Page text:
On October 1, 2011, the Danish government implemented a tax on food high in saturated fat. Products affected by the tax include meat, cheese, butter and vegetable oils [1] . The tax is the first of its kind in the EU and was imposed to help Danish consumers make better and healthier food choices. For the same reason, Denmark imposed similar health related taxes on confectionary and soft drinks between 2008 and 2010. The fat tax rate is DKK 16 per kg saturated fat and applies to domestic and imported food products with a saturated fat content exceeding 2.3%. The expected cost for Danish food producers and importers is about DKK 1 billion (USD 180 million) per year. The tax will be collected by the processors and importers, not the retail sector.

From Hungary, reports of a chip tax.

Following the introduction of a new tax on „unhealthy‟ foods in September, the Government of Hungary (GOH) is seeking to both generate revenue and promote healthier diets. Implemented on September 1, 2011, the Act on Public Health Tax, or more commonly, the “Chips Tax”, was expected to bring in HUF 20 billion (USD 95 million) in proceeds, which are earmarked for public health programs and higher salaries for doctors. The levy is imposed on high sugar content soft drinks, caffeine added energy drinks, high sugar candies and chocolate products, and some salty snacks and condiments. The OECD reported in 2005 that, at nearly 19%, Hungary had the world‟s 8th highest obesity rate. However, revenue collection figures for the first month are less than expected and the tax may be having negative effects on investment and employment. Starting in January 2012, the GOH plans to increase the tax rates and expand the scope of the tax to include coffee, flavored beers, and low alcohol (“fizzy”) drinks.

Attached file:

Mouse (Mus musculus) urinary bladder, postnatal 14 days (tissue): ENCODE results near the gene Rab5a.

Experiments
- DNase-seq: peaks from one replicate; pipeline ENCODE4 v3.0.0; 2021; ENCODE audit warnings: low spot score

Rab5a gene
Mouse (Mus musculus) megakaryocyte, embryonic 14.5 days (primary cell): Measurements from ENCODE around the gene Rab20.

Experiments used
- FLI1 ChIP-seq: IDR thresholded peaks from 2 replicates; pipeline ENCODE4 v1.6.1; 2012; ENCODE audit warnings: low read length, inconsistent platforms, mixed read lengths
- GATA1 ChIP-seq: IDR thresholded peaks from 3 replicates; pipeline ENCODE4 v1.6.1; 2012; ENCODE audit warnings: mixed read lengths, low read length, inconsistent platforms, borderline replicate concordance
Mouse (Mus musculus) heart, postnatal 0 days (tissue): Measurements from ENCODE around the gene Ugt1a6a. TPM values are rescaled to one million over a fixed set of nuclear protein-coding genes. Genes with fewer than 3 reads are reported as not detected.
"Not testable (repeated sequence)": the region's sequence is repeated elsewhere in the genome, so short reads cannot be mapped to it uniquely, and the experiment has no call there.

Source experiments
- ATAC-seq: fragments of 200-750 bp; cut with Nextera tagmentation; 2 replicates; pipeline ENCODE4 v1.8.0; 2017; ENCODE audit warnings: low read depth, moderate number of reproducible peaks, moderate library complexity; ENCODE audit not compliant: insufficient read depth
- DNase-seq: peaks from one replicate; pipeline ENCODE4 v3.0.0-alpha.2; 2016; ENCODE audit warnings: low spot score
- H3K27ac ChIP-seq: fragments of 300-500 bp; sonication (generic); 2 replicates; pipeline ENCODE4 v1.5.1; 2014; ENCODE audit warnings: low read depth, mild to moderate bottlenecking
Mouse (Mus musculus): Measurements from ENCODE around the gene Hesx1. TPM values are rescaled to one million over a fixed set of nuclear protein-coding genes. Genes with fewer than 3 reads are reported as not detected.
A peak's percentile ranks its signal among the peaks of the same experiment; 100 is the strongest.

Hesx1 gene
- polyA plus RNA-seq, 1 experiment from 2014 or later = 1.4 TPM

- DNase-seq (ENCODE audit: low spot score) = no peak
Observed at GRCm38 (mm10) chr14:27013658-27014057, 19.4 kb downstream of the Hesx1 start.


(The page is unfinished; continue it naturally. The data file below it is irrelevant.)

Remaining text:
A soda tax in France:

The French National Assembly passed a tax on all soft drinks with added sugar or artificially sweetened to raise €280 million ($380 million) a year. Beverages without added sugar, such as natural fruit juices, are excluded from the tax, in addition to beverages with alcohol content. The tax will be paid by manufacturers and processors, as well as French importers. A significant share (€160 million or $216 million) of the money raised will be used to fund a lowering of social taxes on farm labor. U.S. companies, especially Coca-Cola and PepsiCo, will bear the bulk of this tax. French media reports that Coca-Cola alone would disburse more than €100 million. It has also been reported that Coca-Cola had unsuccessfully lobbied against the extension of the tax to artificially sweetened drinks, due to concern about its strong market position with Coke Zero and Diet Coke. Most nutrition experts and beverage analysts do not expect the tax to change consumers’ habits significantly; however, some experts highlighted the risk that facing a tight budget situation, the GOF may, in the future, extent such tax system to other food products.

TK: Argument number three. Everybody is doing it.  Bottom line, whether a "fat tax," "soda tax" or "chip tax" reduce consumption of junk food, such taxes can serve the purposes of public policy - including raising revenue and raising the profile of healthy food. Targeting junk food may  encourage greater consumption of fresh produce and allow government funding for nutrition education.

10:24 p.m. Steelers intercept Chiefs. Hope dies...